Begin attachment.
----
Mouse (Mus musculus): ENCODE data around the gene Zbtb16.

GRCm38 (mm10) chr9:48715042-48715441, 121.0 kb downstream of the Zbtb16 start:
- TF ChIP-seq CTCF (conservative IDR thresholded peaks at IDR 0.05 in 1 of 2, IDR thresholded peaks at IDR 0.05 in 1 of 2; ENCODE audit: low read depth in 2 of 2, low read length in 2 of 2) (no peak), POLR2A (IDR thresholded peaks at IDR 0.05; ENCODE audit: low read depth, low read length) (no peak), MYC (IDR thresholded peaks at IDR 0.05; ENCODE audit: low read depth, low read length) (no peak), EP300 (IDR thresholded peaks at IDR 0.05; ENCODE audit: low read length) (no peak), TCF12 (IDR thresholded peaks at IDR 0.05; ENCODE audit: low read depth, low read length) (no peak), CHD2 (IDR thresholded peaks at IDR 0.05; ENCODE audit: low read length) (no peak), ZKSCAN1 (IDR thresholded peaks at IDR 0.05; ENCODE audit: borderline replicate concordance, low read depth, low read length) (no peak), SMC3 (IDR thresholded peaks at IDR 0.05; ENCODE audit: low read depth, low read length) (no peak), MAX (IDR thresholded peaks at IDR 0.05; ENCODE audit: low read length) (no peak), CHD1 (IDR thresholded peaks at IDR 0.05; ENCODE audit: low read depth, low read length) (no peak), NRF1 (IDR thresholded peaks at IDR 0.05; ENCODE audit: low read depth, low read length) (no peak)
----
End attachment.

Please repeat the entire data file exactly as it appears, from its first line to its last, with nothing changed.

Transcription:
Mouse (Mus musculus): ENCODE data around the gene Zbtb16.

GRCm38 (mm10) chr9:48715042-48715441, 121.0 kb downstream of the Zbtb16 start:
- TF ChIP-seq CTCF (conservative IDR thresholded peaks at IDR 0.05 in 1 of 2, IDR thresholded peaks at IDR 0.05 in 1 of 2; ENCODE audit: low read depth in 2 of 2, low read length in 2 of 2) (no peak), POLR2A (IDR thresholded peaks at IDR 0.05; ENCODE audit: low read depth, low read length) (no peak), MYC (IDR thresholded peaks at IDR 0.05; ENCODE audit: low read depth, low read length) (no peak), EP300 (IDR thresholded peaks at IDR 0.05; ENCODE audit: low read length) (no peak), TCF12 (IDR thresholded peaks at IDR 0.05; ENCODE audit: low read depth, low read length) (no peak), CHD2 (IDR thresholded peaks at IDR 0.05; ENCODE audit: low read length) (no peak), ZKSCAN1 (IDR thresholded peaks at IDR 0.05; ENCODE audit: borderline replicate concordance, low read depth, low read length) (no peak), SMC3 (IDR thresholded peaks at IDR 0.05; ENCODE audit: low read depth, low read length) (no peak), MAX (IDR thresholded peaks at IDR 0.05; ENCODE audit: low read length) (no peak), CHD1 (IDR thresholded peaks at IDR 0.05; ENCODE audit: low read depth, low read length) (no peak), NRF1 (IDR thresholded peaks at IDR 0.05; ENCODE audit: low read depth, low read length) (no peak)